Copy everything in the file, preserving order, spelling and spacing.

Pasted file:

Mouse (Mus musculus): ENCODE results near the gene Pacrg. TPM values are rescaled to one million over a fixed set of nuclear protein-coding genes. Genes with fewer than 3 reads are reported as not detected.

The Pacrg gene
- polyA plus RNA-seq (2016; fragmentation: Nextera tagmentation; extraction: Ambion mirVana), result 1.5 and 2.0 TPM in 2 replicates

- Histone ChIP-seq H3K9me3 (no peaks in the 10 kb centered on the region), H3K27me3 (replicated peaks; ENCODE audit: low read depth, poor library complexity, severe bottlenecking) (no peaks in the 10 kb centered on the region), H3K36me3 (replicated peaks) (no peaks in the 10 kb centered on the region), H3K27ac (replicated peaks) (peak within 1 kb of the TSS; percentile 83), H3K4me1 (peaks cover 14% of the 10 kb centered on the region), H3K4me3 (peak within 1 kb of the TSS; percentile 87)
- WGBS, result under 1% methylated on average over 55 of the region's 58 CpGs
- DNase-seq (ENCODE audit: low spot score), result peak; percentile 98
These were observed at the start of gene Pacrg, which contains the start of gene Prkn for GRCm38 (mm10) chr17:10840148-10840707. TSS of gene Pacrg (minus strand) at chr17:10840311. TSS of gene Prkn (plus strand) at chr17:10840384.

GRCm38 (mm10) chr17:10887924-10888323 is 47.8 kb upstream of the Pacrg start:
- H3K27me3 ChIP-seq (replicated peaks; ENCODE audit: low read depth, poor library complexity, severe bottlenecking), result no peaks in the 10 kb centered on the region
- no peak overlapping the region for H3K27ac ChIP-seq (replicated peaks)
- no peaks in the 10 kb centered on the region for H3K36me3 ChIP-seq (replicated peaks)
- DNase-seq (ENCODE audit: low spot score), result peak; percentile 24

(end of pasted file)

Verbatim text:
Mouse (Mus musculus): ENCODE results near the gene Pacrg. TPM values are rescaled to one million over a fixed set of nuclear protein-coding genes. Genes with fewer than 3 reads are reported as not detected.

The Pacrg gene
- polyA plus RNA-seq (2016; fragmentation: Nextera tagmentation; extraction: Ambion mirVana), result 1.5 and 2.0 TPM in 2 replicates

- Histone ChIP-seq H3K9me3 (no peaks in the 10 kb centered on the region), H3K27me3 (replicated peaks; ENCODE audit: low read depth, poor library complexity, severe bottlenecking) (no peaks in the 10 kb centered on the region), H3K36me3 (replicated peaks) (no peaks in the 10 kb centered on the region), H3K27ac (replicated peaks) (peak within 1 kb of the TSS; percentile 83), H3K4me1 (peaks cover 14% of the 10 kb centered on the region), H3K4me3 (peak within 1 kb of the TSS; percentile 87)
- WGBS, result under 1% methylated on average over 55 of the region's 58 CpGs
- DNase-seq (ENCODE audit: low spot score), result peak; percentile 98
These were observed at the start of gene Pacrg, which contains the start of gene Prkn for GRCm38 (mm10) chr17:10840148-10840707. TSS of gene Pacrg (minus strand) at chr17:10840311. TSS of gene Prkn (plus strand) at chr17:10840384.

GRCm38 (mm10) chr17:10887924-10888323 is 47.8 kb upstream of the Pacrg start:
- H3K27me3 ChIP-seq (replicated peaks; ENCODE audit: low read depth, poor library complexity, severe bottlenecking), result no peaks in the 10 kb centered on the region
- no peak overlapping the region for H3K27ac ChIP-seq (replicated peaks)
- no peaks in the 10 kb centered on the region for H3K36me3 ChIP-seq (replicated peaks)
- DNase-seq (ENCODE audit: low spot score), result peak; percentile 24